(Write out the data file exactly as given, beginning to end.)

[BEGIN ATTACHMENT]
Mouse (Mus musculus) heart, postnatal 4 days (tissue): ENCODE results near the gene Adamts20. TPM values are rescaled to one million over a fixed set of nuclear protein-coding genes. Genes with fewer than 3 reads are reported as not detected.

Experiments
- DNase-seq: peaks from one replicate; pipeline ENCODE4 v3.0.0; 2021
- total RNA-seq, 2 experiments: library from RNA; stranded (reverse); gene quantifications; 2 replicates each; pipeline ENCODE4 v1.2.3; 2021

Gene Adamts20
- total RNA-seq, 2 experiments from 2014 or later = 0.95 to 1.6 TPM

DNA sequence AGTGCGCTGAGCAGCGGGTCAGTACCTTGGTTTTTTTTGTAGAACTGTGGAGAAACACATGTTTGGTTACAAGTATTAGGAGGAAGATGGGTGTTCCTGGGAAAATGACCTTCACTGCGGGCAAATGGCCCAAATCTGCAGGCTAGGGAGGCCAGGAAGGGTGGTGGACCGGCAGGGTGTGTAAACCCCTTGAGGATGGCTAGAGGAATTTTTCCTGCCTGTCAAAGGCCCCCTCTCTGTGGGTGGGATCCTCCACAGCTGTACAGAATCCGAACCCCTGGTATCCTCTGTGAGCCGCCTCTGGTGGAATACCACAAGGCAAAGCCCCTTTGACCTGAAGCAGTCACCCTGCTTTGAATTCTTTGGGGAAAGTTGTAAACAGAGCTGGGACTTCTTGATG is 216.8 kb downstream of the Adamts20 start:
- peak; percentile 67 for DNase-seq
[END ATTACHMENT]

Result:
Mouse (Mus musculus) heart, postnatal 4 days (tissue): ENCODE results near the gene Adamts20. TPM values are rescaled to one million over a fixed set of nuclear protein-coding genes. Genes with fewer than 3 reads are reported as not detected.

Experiments
- DNase-seq: peaks from one replicate; pipeline ENCODE4 v3.0.0; 2021
- total RNA-seq, 2 experiments: library from RNA; stranded (reverse); gene quantifications; 2 replicates each; pipeline ENCODE4 v1.2.3; 2021

Gene Adamts20
- total RNA-seq, 2 experiments from 2014 or later = 0.95 to 1.6 TPM

DNA sequence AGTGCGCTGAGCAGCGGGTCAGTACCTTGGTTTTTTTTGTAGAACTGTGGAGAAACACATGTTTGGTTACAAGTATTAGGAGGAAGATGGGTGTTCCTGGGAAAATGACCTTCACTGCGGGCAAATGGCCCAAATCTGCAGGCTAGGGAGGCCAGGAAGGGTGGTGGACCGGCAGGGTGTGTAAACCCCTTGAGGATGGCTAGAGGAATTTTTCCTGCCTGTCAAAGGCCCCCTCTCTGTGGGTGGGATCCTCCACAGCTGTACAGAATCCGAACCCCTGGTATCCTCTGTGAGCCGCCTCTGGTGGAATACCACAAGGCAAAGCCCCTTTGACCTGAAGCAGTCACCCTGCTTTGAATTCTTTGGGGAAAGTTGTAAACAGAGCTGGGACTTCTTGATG is 216.8 kb downstream of the Adamts20 start:
- peak; percentile 67 for DNase-seq